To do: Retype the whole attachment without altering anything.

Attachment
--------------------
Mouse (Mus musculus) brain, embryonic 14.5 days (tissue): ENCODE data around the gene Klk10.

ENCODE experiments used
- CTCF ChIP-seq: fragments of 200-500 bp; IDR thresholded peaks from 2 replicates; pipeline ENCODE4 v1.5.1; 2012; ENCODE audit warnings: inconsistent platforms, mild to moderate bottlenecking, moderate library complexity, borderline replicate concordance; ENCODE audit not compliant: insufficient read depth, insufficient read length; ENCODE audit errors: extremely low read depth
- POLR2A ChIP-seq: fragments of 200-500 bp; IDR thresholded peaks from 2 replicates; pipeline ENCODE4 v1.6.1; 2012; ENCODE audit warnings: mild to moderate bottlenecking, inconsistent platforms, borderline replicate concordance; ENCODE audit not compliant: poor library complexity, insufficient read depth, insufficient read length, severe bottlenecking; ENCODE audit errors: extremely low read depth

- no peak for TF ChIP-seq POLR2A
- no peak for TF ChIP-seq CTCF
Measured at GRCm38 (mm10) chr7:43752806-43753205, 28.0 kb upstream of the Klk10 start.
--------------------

Mouse (Mus musculus) brain, embryonic 14.5 days (tissue): ENCODE data around the gene Klk10.

ENCODE experiments used
- CTCF ChIP-seq: fragments of 200-500 bp; IDR thresholded peaks from 2 replicates; pipeline ENCODE4 v1.5.1; 2012; ENCODE audit warnings: inconsistent platforms, mild to moderate bottlenecking, moderate library complexity, borderline replicate concordance; ENCODE audit not compliant: insufficient read depth, insufficient read length; ENCODE audit errors: extremely low read depth
- POLR2A ChIP-seq: fragments of 200-500 bp; IDR thresholded peaks from 2 replicates; pipeline ENCODE4 v1.6.1; 2012; ENCODE audit warnings: mild to moderate bottlenecking, inconsistent platforms, borderline replicate concordance; ENCODE audit not compliant: poor library complexity, insufficient read depth, insufficient read length, severe bottlenecking; ENCODE audit errors: extremely low read depth

- no peak for TF ChIP-seq POLR2A
- no peak for TF ChIP-seq CTCF
Measured at GRCm38 (mm10) chr7:43752806-43753205, 28.0 kb upstream of the Klk10 start.